What Are the Common Symptoms of Alzheimer's and Dementia?


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Common symptoms of dementia vary greatly among sufferers; however, patients are diagnosed with dementia if they experience a decline or impairment of at least two of the five following mental functions: language, memory, judgment, the ability to focus and visual perception, according to the Alzheimer's Association. Alzheimer's disease is the most common kind of dementia, and patients often struggle with their short-term memory, forgetting daily tasks such as preparing meals, paying bills and remembering obligations.

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Several types of dementia begin with symptoms that appear slowly but gradually become worse, reports the Alzheimer's Association. Between 60 and 80 percent of dementia sufferers have Alzheimer's disease, and early symptoms and signs of the latter condition include memory loss that disrupts a patient's daily tasks and problems doing familiar routines at work or at home. Patients with Alzheimer's disease also often encounter challenges with comprehending visual images, following recipes, solving number problems and focusing on plans. Elderly people who constantly lose their sense of time or place and isolate themselves from work interactions and social gatherings can be suffering from early symptoms of Alzheimer's disease as well.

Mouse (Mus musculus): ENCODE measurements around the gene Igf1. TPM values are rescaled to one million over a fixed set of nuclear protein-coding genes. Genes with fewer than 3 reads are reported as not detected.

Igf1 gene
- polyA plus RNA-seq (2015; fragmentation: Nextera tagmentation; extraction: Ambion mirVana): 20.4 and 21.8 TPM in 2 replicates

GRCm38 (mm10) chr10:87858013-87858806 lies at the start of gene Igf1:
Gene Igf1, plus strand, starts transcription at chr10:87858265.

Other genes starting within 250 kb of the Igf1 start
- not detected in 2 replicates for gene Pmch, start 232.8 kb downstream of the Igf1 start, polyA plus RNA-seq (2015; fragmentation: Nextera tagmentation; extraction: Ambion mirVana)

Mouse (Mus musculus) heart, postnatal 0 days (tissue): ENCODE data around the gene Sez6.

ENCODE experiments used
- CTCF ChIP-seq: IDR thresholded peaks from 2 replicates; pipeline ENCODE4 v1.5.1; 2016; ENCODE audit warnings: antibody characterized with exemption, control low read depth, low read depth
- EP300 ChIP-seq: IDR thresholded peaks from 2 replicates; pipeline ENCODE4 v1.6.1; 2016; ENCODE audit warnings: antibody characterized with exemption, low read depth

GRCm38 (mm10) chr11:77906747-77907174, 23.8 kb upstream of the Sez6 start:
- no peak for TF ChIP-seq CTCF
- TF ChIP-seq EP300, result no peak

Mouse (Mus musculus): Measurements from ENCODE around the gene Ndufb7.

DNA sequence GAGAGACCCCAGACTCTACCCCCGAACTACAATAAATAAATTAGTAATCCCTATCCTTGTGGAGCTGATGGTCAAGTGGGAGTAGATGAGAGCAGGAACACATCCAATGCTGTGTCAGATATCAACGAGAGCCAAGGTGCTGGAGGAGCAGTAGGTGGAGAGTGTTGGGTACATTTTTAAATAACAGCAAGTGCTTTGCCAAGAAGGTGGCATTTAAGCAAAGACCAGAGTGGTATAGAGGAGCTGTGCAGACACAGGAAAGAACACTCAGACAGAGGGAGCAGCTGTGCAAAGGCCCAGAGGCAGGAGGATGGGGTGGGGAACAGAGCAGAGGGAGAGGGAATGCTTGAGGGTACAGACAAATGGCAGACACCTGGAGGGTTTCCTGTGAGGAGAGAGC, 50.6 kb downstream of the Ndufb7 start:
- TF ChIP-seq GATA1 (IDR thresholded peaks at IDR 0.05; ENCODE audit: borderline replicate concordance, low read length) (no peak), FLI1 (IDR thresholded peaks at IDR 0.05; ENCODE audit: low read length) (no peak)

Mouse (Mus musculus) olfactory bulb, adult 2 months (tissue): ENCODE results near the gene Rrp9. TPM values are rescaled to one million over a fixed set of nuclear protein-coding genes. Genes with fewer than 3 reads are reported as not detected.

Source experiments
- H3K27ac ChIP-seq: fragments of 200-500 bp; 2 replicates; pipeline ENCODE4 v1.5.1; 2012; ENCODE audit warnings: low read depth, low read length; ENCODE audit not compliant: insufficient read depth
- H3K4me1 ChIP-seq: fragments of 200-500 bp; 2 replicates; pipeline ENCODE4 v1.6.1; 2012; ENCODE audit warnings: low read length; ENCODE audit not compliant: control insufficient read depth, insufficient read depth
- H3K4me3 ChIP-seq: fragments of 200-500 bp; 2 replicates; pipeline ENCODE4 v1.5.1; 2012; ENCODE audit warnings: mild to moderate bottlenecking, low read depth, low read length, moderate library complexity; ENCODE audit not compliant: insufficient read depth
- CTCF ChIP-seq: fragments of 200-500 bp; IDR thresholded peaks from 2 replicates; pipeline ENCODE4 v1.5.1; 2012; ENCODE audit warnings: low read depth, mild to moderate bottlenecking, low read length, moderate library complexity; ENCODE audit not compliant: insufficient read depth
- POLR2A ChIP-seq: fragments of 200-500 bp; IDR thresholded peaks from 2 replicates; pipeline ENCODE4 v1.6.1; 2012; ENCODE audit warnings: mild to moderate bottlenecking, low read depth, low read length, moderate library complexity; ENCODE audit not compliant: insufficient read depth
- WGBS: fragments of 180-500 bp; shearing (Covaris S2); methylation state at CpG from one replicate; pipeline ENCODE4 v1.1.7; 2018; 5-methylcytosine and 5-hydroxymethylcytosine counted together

Patients with dementia often struggle with controlling their behaviors or moods, make bad judgment calls and fail to maintain basic personal hygiene and care, according to WebMD. Those who have dementia with Lewy bodies fall down often and have vivid visual hallucinations.

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